The Biden administration will have the first offshore wind lease sale for the Pacific on Dec. 6, it said, giving energy companies a chance to test the waters for commercial-scale floating wind developments.

Five lease areas spanning nearly 373,270 acres offshore central and northern California will be offered by the Bureau of Ocean Energy Management. Projects developed in the area have the potential to generate more than 4.5 gigawatts (GW) of offshore wind energy, enough to power more than 1.5 million homes, according to the Interior Department.

“The demand and momentum to build a clean energy future is undeniable,” Interior Secretary Deb Haaland said in an Oct. 18 news release.

The announcement comes as the U.S. tries to reach its goal of deploying 30 GW of offshore wind energy by 2030 and 15 GW of floating wind energy by 2035. So far, it has held 10 competitive lease sales and issued 27 active commercial wind leases in the Atlantic.

“Today, we are taking another step toward unlocking the immense offshore wind energy potential off our nation’s west coast to help combat the effects of climate change while lowering costs for American families and creating good-paying union jobs,” Haaland said.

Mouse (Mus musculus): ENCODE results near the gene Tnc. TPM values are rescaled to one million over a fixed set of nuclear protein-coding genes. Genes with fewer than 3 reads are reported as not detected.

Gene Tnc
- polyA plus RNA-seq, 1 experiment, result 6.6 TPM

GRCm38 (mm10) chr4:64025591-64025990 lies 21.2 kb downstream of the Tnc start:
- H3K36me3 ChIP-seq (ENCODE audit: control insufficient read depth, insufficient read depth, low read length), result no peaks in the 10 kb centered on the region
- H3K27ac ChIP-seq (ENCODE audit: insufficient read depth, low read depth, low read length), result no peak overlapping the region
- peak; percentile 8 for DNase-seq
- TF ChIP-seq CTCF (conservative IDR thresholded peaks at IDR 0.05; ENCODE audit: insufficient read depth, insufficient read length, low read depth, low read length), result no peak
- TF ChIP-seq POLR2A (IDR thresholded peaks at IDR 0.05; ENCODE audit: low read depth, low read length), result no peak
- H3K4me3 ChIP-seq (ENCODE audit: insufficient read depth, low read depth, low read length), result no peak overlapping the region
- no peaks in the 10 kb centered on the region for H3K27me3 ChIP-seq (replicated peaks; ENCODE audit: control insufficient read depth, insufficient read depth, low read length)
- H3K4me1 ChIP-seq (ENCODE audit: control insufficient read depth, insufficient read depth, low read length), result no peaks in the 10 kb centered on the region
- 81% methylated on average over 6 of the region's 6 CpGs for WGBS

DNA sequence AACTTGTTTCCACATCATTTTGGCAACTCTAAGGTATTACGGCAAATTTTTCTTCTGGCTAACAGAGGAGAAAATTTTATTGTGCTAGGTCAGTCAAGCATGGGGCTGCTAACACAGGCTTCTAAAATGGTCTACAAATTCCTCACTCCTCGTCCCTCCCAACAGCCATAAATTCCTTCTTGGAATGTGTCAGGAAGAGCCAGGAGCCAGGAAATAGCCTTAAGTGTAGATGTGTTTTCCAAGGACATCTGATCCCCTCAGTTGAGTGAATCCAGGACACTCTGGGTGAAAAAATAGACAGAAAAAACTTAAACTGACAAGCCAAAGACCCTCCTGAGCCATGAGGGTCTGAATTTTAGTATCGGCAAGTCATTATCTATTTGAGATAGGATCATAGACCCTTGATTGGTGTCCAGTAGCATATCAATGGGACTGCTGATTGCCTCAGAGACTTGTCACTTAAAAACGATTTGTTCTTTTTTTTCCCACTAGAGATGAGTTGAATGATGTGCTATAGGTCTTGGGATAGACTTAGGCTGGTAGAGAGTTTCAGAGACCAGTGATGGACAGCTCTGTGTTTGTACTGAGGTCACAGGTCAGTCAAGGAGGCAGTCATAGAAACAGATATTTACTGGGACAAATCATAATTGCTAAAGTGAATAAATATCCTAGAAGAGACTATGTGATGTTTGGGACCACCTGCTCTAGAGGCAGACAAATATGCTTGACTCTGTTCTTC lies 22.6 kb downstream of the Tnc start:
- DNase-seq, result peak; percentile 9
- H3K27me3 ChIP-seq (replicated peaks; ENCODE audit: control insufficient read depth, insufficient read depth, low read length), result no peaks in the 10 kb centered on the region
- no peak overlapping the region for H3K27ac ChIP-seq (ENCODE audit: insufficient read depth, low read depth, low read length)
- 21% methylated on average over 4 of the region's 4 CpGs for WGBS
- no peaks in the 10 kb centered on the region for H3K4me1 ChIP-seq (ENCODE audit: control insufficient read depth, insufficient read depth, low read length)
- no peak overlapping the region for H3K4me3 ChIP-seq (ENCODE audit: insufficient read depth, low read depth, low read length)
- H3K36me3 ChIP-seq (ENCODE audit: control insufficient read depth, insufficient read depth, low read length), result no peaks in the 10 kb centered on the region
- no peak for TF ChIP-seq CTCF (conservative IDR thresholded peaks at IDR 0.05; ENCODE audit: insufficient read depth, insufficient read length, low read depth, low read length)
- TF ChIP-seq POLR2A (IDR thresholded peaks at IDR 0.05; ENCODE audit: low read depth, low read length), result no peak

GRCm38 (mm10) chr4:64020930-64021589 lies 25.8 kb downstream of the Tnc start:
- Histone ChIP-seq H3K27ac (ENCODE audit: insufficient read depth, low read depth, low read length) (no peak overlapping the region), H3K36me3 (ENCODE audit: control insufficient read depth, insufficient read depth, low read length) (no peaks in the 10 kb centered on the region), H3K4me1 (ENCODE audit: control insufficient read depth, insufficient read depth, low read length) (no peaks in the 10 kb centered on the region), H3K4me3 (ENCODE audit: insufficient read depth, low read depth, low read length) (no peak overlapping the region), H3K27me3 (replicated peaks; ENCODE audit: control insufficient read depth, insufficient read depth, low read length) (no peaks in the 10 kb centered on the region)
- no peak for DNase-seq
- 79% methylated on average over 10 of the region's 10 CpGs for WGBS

Wind projects developed offshore California could become the first in the U.S. to use floating turbines, given deep water off the West Coast makes use of fixed-bottom turbines impractical.

Hart-Energy-October-2022_First-Ever-Offshore-Wind-Lease-Sale-California_NOIA-Erik-Milito-headshot“Federal offshore leasing and permitting offshore California will spur renewable energy growth while creating jobs and investment.”—Erik Milito, NOIA

Considered a nascent technology, most commercial floating wind developments are in early phases. Only 0.1 GW of floating offshore wind has been deployed globally to date, while more than 50 GW of fixed-bottom offshore wind has been deployed, according to the U.S.

National Ocean Industries Association (NOIA) President Erik Milito said the West Coast is positioned to become a global leader in floating wind.

“Scaling and deploying floating wind projects is fundamental to tapping the vast wind resources of the frontier deepwater areas off our Pacific Coast and around the globe,” Milito said in a statement. “Federal offshore leasing and permitting offshore California will spur renewable energy growth while creating jobs and investment.”

The Interior Department said the lease areas could support thousands of new jobs.

Detailed information about the final lease areas, lease provisions and conditions, and auction details will be published in the Federal Register later this week, according to the Oct. 18 release.